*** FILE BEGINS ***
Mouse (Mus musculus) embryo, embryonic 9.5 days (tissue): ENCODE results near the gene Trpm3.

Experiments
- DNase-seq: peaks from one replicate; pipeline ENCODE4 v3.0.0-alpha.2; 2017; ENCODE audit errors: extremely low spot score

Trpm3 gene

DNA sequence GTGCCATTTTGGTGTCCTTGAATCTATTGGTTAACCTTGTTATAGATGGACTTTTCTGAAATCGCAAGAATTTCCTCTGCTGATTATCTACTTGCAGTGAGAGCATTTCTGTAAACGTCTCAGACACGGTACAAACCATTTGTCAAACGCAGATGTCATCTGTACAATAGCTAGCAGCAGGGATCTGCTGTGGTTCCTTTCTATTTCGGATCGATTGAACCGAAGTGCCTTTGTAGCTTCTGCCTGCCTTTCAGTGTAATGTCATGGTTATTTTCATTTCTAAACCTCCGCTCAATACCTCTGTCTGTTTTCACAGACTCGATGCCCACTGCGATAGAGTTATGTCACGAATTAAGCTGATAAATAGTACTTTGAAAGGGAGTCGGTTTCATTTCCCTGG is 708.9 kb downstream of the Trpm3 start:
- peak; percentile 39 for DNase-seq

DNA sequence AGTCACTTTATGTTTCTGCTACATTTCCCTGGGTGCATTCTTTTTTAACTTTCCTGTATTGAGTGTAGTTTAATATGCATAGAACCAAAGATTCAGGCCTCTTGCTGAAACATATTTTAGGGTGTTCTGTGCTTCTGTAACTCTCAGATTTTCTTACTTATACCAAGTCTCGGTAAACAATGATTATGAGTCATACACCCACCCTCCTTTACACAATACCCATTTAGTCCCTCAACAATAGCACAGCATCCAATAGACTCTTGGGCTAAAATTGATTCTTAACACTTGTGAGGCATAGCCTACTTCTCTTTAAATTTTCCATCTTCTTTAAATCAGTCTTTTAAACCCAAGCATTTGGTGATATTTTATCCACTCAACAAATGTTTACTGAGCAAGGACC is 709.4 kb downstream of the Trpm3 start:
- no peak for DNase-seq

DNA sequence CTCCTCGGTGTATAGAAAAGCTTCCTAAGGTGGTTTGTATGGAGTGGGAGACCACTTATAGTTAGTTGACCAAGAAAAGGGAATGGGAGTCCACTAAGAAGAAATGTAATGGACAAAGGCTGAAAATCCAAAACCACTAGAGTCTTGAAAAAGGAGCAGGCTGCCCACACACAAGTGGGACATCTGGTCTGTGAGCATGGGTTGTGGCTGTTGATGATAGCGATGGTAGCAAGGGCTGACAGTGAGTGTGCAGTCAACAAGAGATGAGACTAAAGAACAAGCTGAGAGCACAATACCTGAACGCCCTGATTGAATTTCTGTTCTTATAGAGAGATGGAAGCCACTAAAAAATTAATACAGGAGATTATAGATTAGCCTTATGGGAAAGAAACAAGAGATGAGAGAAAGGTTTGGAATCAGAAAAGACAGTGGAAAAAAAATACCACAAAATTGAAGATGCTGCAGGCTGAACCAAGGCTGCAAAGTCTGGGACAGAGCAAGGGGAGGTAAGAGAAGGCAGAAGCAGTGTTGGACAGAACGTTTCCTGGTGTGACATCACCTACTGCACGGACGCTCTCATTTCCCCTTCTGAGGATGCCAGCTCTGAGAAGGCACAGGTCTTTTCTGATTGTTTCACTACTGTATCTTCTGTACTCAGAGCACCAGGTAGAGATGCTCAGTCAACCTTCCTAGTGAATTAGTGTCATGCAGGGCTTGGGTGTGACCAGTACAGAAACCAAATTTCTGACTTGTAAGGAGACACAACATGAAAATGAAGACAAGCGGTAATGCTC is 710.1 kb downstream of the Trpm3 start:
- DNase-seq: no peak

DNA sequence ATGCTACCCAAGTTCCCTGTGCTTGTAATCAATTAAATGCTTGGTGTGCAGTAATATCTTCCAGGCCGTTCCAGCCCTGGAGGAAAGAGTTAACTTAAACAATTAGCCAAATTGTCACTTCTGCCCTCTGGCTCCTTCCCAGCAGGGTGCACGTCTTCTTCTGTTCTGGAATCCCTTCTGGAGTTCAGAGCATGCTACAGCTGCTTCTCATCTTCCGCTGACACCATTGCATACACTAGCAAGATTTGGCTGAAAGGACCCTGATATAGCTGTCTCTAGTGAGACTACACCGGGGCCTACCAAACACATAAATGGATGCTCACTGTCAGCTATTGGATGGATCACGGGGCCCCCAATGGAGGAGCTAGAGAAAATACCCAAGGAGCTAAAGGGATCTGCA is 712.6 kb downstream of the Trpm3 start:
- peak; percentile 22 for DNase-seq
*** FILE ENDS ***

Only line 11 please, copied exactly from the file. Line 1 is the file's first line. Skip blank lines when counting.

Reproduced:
DNA sequence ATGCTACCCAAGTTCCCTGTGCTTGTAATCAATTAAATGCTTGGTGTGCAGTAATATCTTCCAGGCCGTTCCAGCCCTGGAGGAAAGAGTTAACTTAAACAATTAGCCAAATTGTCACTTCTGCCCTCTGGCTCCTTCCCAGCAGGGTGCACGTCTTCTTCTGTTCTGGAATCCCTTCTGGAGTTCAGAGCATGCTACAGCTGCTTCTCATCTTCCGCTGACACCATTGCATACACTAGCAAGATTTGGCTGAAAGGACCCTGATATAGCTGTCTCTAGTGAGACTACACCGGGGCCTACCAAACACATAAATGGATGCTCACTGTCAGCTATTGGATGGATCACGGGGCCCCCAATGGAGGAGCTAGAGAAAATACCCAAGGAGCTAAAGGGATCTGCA is 712.6 kb downstream of the Trpm3 start: